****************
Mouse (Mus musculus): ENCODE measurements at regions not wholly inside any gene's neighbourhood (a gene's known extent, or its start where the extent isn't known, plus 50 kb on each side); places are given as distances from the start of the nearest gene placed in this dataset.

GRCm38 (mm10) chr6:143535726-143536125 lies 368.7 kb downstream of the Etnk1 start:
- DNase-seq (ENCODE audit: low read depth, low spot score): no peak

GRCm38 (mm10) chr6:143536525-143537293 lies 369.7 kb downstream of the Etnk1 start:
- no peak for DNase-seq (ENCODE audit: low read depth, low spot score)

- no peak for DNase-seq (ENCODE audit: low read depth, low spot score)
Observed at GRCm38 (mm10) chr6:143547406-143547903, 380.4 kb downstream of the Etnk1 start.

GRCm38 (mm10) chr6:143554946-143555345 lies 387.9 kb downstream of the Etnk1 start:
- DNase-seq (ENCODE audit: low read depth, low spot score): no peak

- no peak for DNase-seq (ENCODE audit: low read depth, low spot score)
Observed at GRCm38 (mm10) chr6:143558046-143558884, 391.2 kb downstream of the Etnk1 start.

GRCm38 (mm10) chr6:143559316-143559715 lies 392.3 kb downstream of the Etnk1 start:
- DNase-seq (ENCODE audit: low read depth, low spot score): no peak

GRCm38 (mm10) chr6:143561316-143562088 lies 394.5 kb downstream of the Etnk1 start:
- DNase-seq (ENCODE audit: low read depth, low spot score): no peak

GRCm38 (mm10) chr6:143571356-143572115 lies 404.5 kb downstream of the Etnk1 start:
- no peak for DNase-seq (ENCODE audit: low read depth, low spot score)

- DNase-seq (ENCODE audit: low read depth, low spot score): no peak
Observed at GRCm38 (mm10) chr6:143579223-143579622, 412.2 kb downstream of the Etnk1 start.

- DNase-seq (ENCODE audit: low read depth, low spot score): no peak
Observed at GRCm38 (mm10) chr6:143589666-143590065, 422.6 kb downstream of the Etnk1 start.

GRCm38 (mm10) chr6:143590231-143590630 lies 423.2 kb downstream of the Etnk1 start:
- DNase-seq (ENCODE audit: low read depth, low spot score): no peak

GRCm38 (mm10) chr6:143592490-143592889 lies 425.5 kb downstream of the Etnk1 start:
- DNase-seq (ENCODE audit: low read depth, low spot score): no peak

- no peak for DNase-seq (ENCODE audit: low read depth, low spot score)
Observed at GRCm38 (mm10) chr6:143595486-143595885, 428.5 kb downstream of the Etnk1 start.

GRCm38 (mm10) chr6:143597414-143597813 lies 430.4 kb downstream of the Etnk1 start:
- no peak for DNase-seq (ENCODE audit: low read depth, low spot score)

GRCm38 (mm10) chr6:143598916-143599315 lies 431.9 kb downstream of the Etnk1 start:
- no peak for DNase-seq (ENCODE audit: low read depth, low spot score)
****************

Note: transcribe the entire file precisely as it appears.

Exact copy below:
Mouse (Mus musculus): ENCODE measurements at regions not wholly inside any gene's neighbourhood (a gene's known extent, or its start where the extent isn't known, plus 50 kb on each side); places are given as distances from the start of the nearest gene placed in this dataset.

GRCm38 (mm10) chr6:143535726-143536125 lies 368.7 kb downstream of the Etnk1 start:
- DNase-seq (ENCODE audit: low read depth, low spot score): no peak

GRCm38 (mm10) chr6:143536525-143537293 lies 369.7 kb downstream of the Etnk1 start:
- no peak for DNase-seq (ENCODE audit: low read depth, low spot score)

- no peak for DNase-seq (ENCODE audit: low read depth, low spot score)
Observed at GRCm38 (mm10) chr6:143547406-143547903, 380.4 kb downstream of the Etnk1 start.

GRCm38 (mm10) chr6:143554946-143555345 lies 387.9 kb downstream of the Etnk1 start:
- DNase-seq (ENCODE audit: low read depth, low spot score): no peak

- no peak for DNase-seq (ENCODE audit: low read depth, low spot score)
Observed at GRCm38 (mm10) chr6:143558046-143558884, 391.2 kb downstream of the Etnk1 start.

GRCm38 (mm10) chr6:143559316-143559715 lies 392.3 kb downstream of the Etnk1 start:
- DNase-seq (ENCODE audit: low read depth, low spot score): no peak

GRCm38 (mm10) chr6:143561316-143562088 lies 394.5 kb downstream of the Etnk1 start:
- DNase-seq (ENCODE audit: low read depth, low spot score): no peak

GRCm38 (mm10) chr6:143571356-143572115 lies 404.5 kb downstream of the Etnk1 start:
- no peak for DNase-seq (ENCODE audit: low read depth, low spot score)

- DNase-seq (ENCODE audit: low read depth, low spot score): no peak
Observed at GRCm38 (mm10) chr6:143579223-143579622, 412.2 kb downstream of the Etnk1 start.

- DNase-seq (ENCODE audit: low read depth, low spot score): no peak
Observed at GRCm38 (mm10) chr6:143589666-143590065, 422.6 kb downstream of the Etnk1 start.

GRCm38 (mm10) chr6:143590231-143590630 lies 423.2 kb downstream of the Etnk1 start:
- DNase-seq (ENCODE audit: low read depth, low spot score): no peak

GRCm38 (mm10) chr6:143592490-143592889 lies 425.5 kb downstream of the Etnk1 start:
- DNase-seq (ENCODE audit: low read depth, low spot score): no peak

- no peak for DNase-seq (ENCODE audit: low read depth, low spot score)
Observed at GRCm38 (mm10) chr6:143595486-143595885, 428.5 kb downstream of the Etnk1 start.

GRCm38 (mm10) chr6:143597414-143597813 lies 430.4 kb downstream of the Etnk1 start:
- no peak for DNase-seq (ENCODE audit: low read depth, low spot score)

GRCm38 (mm10) chr6:143598916-143599315 lies 431.9 kb downstream of the Etnk1 start:
- no peak for DNase-seq (ENCODE audit: low read depth, low spot score)